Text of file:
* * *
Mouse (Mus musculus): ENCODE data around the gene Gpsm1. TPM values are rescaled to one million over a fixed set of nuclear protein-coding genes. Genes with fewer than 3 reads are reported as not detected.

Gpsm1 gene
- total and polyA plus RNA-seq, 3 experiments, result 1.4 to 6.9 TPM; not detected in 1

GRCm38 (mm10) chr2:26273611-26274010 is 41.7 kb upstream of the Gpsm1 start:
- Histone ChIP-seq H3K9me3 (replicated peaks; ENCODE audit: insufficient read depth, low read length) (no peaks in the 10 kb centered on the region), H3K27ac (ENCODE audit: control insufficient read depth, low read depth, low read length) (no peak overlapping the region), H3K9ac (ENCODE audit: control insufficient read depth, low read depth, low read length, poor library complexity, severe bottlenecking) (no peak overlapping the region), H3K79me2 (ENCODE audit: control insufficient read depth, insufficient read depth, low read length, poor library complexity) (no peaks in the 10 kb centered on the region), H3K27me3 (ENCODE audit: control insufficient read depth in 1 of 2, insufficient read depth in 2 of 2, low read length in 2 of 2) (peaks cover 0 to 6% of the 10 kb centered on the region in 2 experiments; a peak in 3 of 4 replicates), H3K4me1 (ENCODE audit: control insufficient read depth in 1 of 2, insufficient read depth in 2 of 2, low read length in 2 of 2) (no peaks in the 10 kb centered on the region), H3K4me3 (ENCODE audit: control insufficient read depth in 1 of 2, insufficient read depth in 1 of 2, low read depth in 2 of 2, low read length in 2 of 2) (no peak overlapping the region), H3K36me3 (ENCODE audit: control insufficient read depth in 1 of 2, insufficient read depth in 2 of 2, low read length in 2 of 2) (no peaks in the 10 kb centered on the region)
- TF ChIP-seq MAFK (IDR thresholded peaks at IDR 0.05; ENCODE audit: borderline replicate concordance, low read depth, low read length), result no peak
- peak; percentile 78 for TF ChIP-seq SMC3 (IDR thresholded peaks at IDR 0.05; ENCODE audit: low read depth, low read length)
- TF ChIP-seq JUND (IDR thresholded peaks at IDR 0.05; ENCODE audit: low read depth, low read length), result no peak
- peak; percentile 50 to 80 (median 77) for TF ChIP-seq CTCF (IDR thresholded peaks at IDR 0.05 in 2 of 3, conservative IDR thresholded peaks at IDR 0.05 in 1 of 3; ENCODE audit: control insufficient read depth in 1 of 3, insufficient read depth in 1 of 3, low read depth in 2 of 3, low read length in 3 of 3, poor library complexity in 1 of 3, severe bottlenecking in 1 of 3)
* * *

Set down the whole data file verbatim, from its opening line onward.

Mouse (Mus musculus): ENCODE data around the gene Gpsm1. TPM values are rescaled to one million over a fixed set of nuclear protein-coding genes. Genes with fewer than 3 reads are reported as not detected.

Gpsm1 gene
- total and polyA plus RNA-seq, 3 experiments, result 1.4 to 6.9 TPM; not detected in 1

GRCm38 (mm10) chr2:26273611-26274010 is 41.7 kb upstream of the Gpsm1 start:
- Histone ChIP-seq H3K9me3 (replicated peaks; ENCODE audit: insufficient read depth, low read length) (no peaks in the 10 kb centered on the region), H3K27ac (ENCODE audit: control insufficient read depth, low read depth, low read length) (no peak overlapping the region), H3K9ac (ENCODE audit: control insufficient read depth, low read depth, low read length, poor library complexity, severe bottlenecking) (no peak overlapping the region), H3K79me2 (ENCODE audit: control insufficient read depth, insufficient read depth, low read length, poor library complexity) (no peaks in the 10 kb centered on the region), H3K27me3 (ENCODE audit: control insufficient read depth in 1 of 2, insufficient read depth in 2 of 2, low read length in 2 of 2) (peaks cover 0 to 6% of the 10 kb centered on the region in 2 experiments; a peak in 3 of 4 replicates), H3K4me1 (ENCODE audit: control insufficient read depth in 1 of 2, insufficient read depth in 2 of 2, low read length in 2 of 2) (no peaks in the 10 kb centered on the region), H3K4me3 (ENCODE audit: control insufficient read depth in 1 of 2, insufficient read depth in 1 of 2, low read depth in 2 of 2, low read length in 2 of 2) (no peak overlapping the region), H3K36me3 (ENCODE audit: control insufficient read depth in 1 of 2, insufficient read depth in 2 of 2, low read length in 2 of 2) (no peaks in the 10 kb centered on the region)
- TF ChIP-seq MAFK (IDR thresholded peaks at IDR 0.05; ENCODE audit: borderline replicate concordance, low read depth, low read length), result no peak
- peak; percentile 78 for TF ChIP-seq SMC3 (IDR thresholded peaks at IDR 0.05; ENCODE audit: low read depth, low read length)
- TF ChIP-seq JUND (IDR thresholded peaks at IDR 0.05; ENCODE audit: low read depth, low read length), result no peak
- peak; percentile 50 to 80 (median 77) for TF ChIP-seq CTCF (IDR thresholded peaks at IDR 0.05 in 2 of 3, conservative IDR thresholded peaks at IDR 0.05 in 1 of 3; ENCODE audit: control insufficient read depth in 1 of 3, insufficient read depth in 1 of 3, low read depth in 2 of 3, low read length in 3 of 3, poor library complexity in 1 of 3, severe bottlenecking in 1 of 3)